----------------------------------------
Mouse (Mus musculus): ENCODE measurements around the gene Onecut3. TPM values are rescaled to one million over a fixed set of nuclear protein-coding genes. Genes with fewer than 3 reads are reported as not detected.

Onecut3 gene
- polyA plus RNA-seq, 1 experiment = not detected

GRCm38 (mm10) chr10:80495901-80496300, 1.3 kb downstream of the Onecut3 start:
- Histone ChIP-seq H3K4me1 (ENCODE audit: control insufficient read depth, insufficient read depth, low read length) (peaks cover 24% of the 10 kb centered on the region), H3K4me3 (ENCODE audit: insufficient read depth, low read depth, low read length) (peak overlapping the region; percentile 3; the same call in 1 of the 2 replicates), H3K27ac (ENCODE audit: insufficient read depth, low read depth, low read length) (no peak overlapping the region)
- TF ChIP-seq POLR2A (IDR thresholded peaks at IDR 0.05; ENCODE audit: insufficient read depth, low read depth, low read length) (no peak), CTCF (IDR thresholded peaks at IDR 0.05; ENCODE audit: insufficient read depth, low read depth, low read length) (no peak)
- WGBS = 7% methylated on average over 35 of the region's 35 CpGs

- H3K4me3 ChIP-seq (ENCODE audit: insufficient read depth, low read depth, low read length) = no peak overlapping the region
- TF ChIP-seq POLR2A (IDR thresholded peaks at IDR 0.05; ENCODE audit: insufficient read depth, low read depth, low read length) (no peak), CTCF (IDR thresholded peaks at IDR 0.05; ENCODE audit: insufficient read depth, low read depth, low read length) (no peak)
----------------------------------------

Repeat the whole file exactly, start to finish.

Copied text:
Mouse (Mus musculus): ENCODE measurements around the gene Onecut3. TPM values are rescaled to one million over a fixed set of nuclear protein-coding genes. Genes with fewer than 3 reads are reported as not detected.

Onecut3 gene
- polyA plus RNA-seq, 1 experiment = not detected

GRCm38 (mm10) chr10:80495901-80496300, 1.3 kb downstream of the Onecut3 start:
- Histone ChIP-seq H3K4me1 (ENCODE audit: control insufficient read depth, insufficient read depth, low read length) (peaks cover 24% of the 10 kb centered on the region), H3K4me3 (ENCODE audit: insufficient read depth, low read depth, low read length) (peak overlapping the region; percentile 3; the same call in 1 of the 2 replicates), H3K27ac (ENCODE audit: insufficient read depth, low read depth, low read length) (no peak overlapping the region)
- TF ChIP-seq POLR2A (IDR thresholded peaks at IDR 0.05; ENCODE audit: insufficient read depth, low read depth, low read length) (no peak), CTCF (IDR thresholded peaks at IDR 0.05; ENCODE audit: insufficient read depth, low read depth, low read length) (no peak)
- WGBS = 7% methylated on average over 35 of the region's 35 CpGs

- H3K4me3 ChIP-seq (ENCODE audit: insufficient read depth, low read depth, low read length) = no peak overlapping the region
- TF ChIP-seq POLR2A (IDR thresholded peaks at IDR 0.05; ENCODE audit: insufficient read depth, low read depth, low read length) (no peak), CTCF (IDR thresholded peaks at IDR 0.05; ENCODE audit: insufficient read depth, low read depth, low read length) (no peak)